How to Kill Dandelions in Lawn Organically

by Genevieve on February 11, 2010

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I just got a nifty tip on how to kill dandelions organically when they are growing in your lawn or in the center of another plant: injection with vinegar-based organic weed killer.

You may have found that if you spray non-selective herbicide, organic or otherwise, on your dandelion that you end up with a dead patch of lawn to match your dead dandelion, which is so not cool. You can try getting the long taproot out manually with your soil knife, but it often takes a few tries because if you leave any portion of that taproot, you’re in for another dandelion soon.

It’s even harder to get rid of dandelions in the center of perennials or small shrubs, because you don’t want to injure your good plant with vigorous digging at the taproot, and you certainly can’t spray.

So when Susan Lewis, maker of Weed Pharm (a food-grade organic herbicide made from concentrated vinegar/ 20% acetic acid), gave me this tip, I was thrilled!

Here’s what you do:

  • Get a small syringe without a needle (the ones used to give cats medicine by mouth, about 40 cc’s, work great)
  • Put 3/4 of an ounce of Weed Pharm in the syringe
  • Inject your dandelion deep in to the head (or growth node) with the Weed Pharm, aiming for the central spot where all the leaves spring from, or alternately lift the foliage and come in at the top of the taproot from the side
  • Wait patiently for two weeks, during which time your dandelion will look perfectly happy
  • After a couple weeks, you can lift the top of the dandelion right off of the poor, pickled taproot

Weed Pharm vinegar weed killer

The whole injection-by-hand thing may sound like a pain, but if your dandelions have really good taproots and keep coming back, I’d think 20 seconds per weed is well worth it being gone forever.

Susan’s working with some folks to develop an injection system that can be used standing up, which is great news for pros or those who just have a lot of stinkin’ dandelions.

Another cool thing to note is that while spraying herbicide (any kind) is only effective on dry days with temperatures above 60 degrees Fahrenheit, injection of herbicide can be done in the dead of winter with the rain pouring down.


{ 10 comments… read them below or add one }

Town Mouse February 11, 2010 at 10:07 pm

Great advice! They don’t just grow in lawns… And I have one that’s been coming back for 2 years. Should be interesting to try this.


Monica the Garden Faerie February 12, 2010 at 6:53 am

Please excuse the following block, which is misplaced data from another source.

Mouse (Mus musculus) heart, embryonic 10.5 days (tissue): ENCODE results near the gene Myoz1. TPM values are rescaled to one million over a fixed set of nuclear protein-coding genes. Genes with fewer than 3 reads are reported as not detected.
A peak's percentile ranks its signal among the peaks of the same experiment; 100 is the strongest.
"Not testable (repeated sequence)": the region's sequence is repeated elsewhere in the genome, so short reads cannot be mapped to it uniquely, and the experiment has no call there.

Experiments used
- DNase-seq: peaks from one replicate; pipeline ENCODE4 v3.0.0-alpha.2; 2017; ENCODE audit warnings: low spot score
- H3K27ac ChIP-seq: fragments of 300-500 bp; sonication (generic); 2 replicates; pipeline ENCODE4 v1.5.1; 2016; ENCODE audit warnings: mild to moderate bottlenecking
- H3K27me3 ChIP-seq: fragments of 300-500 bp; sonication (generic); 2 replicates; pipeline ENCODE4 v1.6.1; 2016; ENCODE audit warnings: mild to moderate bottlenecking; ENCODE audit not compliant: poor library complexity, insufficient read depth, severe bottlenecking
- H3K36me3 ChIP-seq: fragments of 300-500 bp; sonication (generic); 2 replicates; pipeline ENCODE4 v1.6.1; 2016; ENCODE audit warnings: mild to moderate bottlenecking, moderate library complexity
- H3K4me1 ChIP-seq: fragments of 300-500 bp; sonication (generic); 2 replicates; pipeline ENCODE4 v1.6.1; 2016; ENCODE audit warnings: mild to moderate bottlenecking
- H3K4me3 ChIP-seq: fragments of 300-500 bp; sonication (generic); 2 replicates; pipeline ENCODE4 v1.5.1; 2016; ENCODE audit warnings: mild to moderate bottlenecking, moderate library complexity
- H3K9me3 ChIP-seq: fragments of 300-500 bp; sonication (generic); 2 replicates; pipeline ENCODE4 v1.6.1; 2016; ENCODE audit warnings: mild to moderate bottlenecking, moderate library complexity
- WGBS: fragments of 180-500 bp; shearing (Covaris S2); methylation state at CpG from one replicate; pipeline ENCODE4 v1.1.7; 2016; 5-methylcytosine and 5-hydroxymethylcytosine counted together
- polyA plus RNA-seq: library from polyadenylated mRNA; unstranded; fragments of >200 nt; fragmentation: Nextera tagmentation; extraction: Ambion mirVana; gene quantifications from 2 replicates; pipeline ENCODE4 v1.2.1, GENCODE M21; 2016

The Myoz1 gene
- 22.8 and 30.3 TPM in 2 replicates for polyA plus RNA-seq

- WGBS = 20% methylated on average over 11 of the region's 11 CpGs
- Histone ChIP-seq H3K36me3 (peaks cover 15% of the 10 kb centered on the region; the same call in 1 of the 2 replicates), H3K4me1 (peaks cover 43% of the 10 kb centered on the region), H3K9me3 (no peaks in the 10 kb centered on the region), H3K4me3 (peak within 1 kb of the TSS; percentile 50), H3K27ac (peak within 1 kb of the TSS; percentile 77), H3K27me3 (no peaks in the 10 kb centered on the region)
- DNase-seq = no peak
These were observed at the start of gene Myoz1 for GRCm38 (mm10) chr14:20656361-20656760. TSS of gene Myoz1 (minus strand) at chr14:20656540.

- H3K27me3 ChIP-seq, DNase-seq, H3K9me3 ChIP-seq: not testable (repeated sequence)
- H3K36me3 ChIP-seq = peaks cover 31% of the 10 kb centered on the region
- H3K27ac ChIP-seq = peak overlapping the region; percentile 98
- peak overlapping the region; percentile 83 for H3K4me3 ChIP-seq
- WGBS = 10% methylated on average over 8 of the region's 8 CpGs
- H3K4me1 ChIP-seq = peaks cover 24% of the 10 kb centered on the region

Actually, my whole “lawn” consists of about 75% weeds. I just keep it mowed frequently and it looks green and keeps the flowers from turning to seed. I’ve also never had to water it, in the nearly 8 years I’ve lived here, because weeds stay green on their own. If I ever have to move, I’m really dreading having to have turf grass again!


Jean February 12, 2010 at 8:46 am

I use 20% vinegar on the weeds that grow in the cracks of my driveway. Unfortunately it never kills the roots so I end up re-applying it a few times a year. I’m wondering if this technique will work with them (they’re not big weeds like dandelions). I’ll give it a try this summer and do a post on it if it works. Thanks for the tip!


Genevieve February 12, 2010 at 8:49 am

Jean, I think it mostly works with weeds that have a taproot, so basically not grasses. I’ll be keen to hear your experience!


rebecca sweet February 12, 2010 at 7:18 pm

Great advice, Gen. I’ll most definitely forward this link to my clients….(I think I send more of my clients to YOUR blog than MINE!)…keep up the great work!


Debbie February 13, 2010 at 12:36 pm

Interesting reading, Gen. I will have to try the technique this spring. Got any advice about getting rid of crabgrass???
.-= Debbie´s last blog ..An Award for Baptisia australis =-.


Genevieve February 13, 2010 at 1:09 pm

Aww, Rebecca, thanks so much!! That is really sweet of you! I’ve actually forwarded my clients to YOUR pruning tutorials too, so the love goes both ways! I love your one about listening to what your plants are telling you. That one is ace.

And Debbie – OH! I WISH!! I’d be rich, dude.


Dirty Girl Gardening February 16, 2010 at 12:23 pm

Orrrrr…. keep them and harvest the leaves! They are so healthy for you and great in salads or even tacos!
.-= Dirty Girl Gardening´s last blog ..Dirty Love. =-.


Genevieve February 16, 2010 at 6:20 pm

Dirty Girl, awesome suggestion, I always forget they’re edible in my organic garden, despite being told by many hippie friends that they are delicious. I really have to try that soon!


tom | tall clover farm February 23, 2010 at 2:09 pm

My current state of denial is that if I mow them they disappear…well at least for a week a two.
.-= tom | tall clover farm´s last blog ..Trumpet & Oriental Lilies: Perfection in Bloom =-.


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